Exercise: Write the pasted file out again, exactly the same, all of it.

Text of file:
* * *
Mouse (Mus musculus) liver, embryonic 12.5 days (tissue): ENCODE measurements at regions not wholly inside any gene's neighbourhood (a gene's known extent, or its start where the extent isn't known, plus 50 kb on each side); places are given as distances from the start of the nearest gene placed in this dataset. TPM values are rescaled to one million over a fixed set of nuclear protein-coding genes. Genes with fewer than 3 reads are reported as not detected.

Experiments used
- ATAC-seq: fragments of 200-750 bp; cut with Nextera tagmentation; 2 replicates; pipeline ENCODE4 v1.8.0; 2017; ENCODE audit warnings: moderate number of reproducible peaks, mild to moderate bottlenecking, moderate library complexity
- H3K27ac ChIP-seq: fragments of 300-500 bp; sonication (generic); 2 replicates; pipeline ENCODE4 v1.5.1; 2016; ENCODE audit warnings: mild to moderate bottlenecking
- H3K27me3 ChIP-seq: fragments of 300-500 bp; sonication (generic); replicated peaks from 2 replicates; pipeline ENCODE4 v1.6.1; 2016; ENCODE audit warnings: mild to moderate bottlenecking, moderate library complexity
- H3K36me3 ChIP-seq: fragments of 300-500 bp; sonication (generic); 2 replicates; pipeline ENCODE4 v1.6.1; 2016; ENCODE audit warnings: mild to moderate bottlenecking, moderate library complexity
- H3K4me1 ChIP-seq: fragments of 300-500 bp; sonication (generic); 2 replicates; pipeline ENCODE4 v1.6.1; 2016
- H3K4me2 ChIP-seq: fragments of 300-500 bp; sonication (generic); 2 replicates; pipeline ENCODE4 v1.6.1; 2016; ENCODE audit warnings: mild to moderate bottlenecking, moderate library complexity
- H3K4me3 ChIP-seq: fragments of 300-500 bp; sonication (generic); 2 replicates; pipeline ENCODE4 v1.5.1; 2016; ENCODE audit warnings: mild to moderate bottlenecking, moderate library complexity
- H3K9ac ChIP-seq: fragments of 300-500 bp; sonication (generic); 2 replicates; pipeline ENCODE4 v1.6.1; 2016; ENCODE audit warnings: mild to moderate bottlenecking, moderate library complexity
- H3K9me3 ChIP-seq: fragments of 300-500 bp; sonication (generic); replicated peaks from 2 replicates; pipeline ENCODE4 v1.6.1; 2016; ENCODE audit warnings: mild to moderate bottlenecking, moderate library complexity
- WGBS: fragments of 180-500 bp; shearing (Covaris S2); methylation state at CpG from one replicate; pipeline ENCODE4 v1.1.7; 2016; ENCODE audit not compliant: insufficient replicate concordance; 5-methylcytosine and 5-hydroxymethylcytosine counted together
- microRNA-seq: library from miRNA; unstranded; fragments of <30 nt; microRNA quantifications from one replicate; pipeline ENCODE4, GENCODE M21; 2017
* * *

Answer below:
Mouse (Mus musculus) liver, embryonic 12.5 days (tissue): ENCODE measurements at regions not wholly inside any gene's neighbourhood (a gene's known extent, or its start where the extent isn't known, plus 50 kb on each side); places are given as distances from the start of the nearest gene placed in this dataset. TPM values are rescaled to one million over a fixed set of nuclear protein-coding genes. Genes with fewer than 3 reads are reported as not detected.

Experiments used
- ATAC-seq: fragments of 200-750 bp; cut with Nextera tagmentation; 2 replicates; pipeline ENCODE4 v1.8.0; 2017; ENCODE audit warnings: moderate number of reproducible peaks, mild to moderate bottlenecking, moderate library complexity
- H3K27ac ChIP-seq: fragments of 300-500 bp; sonication (generic); 2 replicates; pipeline ENCODE4 v1.5.1; 2016; ENCODE audit warnings: mild to moderate bottlenecking
- H3K27me3 ChIP-seq: fragments of 300-500 bp; sonication (generic); replicated peaks from 2 replicates; pipeline ENCODE4 v1.6.1; 2016; ENCODE audit warnings: mild to moderate bottlenecking, moderate library complexity
- H3K36me3 ChIP-seq: fragments of 300-500 bp; sonication (generic); 2 replicates; pipeline ENCODE4 v1.6.1; 2016; ENCODE audit warnings: mild to moderate bottlenecking, moderate library complexity
- H3K4me1 ChIP-seq: fragments of 300-500 bp; sonication (generic); 2 replicates; pipeline ENCODE4 v1.6.1; 2016
- H3K4me2 ChIP-seq: fragments of 300-500 bp; sonication (generic); 2 replicates; pipeline ENCODE4 v1.6.1; 2016; ENCODE audit warnings: mild to moderate bottlenecking, moderate library complexity
- H3K4me3 ChIP-seq: fragments of 300-500 bp; sonication (generic); 2 replicates; pipeline ENCODE4 v1.5.1; 2016; ENCODE audit warnings: mild to moderate bottlenecking, moderate library complexity
- H3K9ac ChIP-seq: fragments of 300-500 bp; sonication (generic); 2 replicates; pipeline ENCODE4 v1.6.1; 2016; ENCODE audit warnings: mild to moderate bottlenecking, moderate library complexity
- H3K9me3 ChIP-seq: fragments of 300-500 bp; sonication (generic); replicated peaks from 2 replicates; pipeline ENCODE4 v1.6.1; 2016; ENCODE audit warnings: mild to moderate bottlenecking, moderate library complexity
- WGBS: fragments of 180-500 bp; shearing (Covaris S2); methylation state at CpG from one replicate; pipeline ENCODE4 v1.1.7; 2016; ENCODE audit not compliant: insufficient replicate concordance; 5-methylcytosine and 5-hydroxymethylcytosine counted together
- microRNA-seq: library from miRNA; unstranded; fragments of <30 nt; microRNA quantifications from one replicate; pipeline ENCODE4, GENCODE M21; 2017